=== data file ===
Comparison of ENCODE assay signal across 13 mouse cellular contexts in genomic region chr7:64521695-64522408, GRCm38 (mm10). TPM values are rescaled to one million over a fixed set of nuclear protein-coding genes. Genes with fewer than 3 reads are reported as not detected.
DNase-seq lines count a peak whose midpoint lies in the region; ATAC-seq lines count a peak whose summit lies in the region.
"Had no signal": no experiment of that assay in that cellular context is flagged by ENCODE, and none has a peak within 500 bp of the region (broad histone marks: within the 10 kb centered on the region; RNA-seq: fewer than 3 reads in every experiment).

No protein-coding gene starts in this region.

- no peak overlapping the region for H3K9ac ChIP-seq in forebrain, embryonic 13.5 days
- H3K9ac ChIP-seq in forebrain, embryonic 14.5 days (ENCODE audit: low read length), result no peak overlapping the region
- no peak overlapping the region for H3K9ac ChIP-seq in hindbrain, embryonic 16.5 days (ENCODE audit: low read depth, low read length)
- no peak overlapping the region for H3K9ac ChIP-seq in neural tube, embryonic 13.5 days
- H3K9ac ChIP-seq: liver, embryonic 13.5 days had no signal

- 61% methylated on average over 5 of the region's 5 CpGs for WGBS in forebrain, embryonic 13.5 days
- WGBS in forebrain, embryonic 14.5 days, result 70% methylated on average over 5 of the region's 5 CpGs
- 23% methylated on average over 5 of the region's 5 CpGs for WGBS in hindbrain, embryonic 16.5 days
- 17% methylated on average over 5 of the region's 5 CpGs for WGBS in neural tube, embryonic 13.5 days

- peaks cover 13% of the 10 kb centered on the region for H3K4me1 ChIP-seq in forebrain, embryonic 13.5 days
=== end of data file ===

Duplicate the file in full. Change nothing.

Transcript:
Comparison of ENCODE assay signal across 13 mouse cellular contexts in genomic region chr7:64521695-64522408, GRCm38 (mm10). TPM values are rescaled to one million over a fixed set of nuclear protein-coding genes. Genes with fewer than 3 reads are reported as not detected.
DNase-seq lines count a peak whose midpoint lies in the region; ATAC-seq lines count a peak whose summit lies in the region.
"Had no signal": no experiment of that assay in that cellular context is flagged by ENCODE, and none has a peak within 500 bp of the region (broad histone marks: within the 10 kb centered on the region; RNA-seq: fewer than 3 reads in every experiment).

No protein-coding gene starts in this region.

- no peak overlapping the region for H3K9ac ChIP-seq in forebrain, embryonic 13.5 days
- H3K9ac ChIP-seq in forebrain, embryonic 14.5 days (ENCODE audit: low read length), result no peak overlapping the region
- no peak overlapping the region for H3K9ac ChIP-seq in hindbrain, embryonic 16.5 days (ENCODE audit: low read depth, low read length)
- no peak overlapping the region for H3K9ac ChIP-seq in neural tube, embryonic 13.5 days
- H3K9ac ChIP-seq: liver, embryonic 13.5 days had no signal

- 61% methylated on average over 5 of the region's 5 CpGs for WGBS in forebrain, embryonic 13.5 days
- WGBS in forebrain, embryonic 14.5 days, result 70% methylated on average over 5 of the region's 5 CpGs
- 23% methylated on average over 5 of the region's 5 CpGs for WGBS in hindbrain, embryonic 16.5 days
- 17% methylated on average over 5 of the region's 5 CpGs for WGBS in neural tube, embryonic 13.5 days

- peaks cover 13% of the 10 kb centered on the region for H3K4me1 ChIP-seq in forebrain, embryonic 13.5 days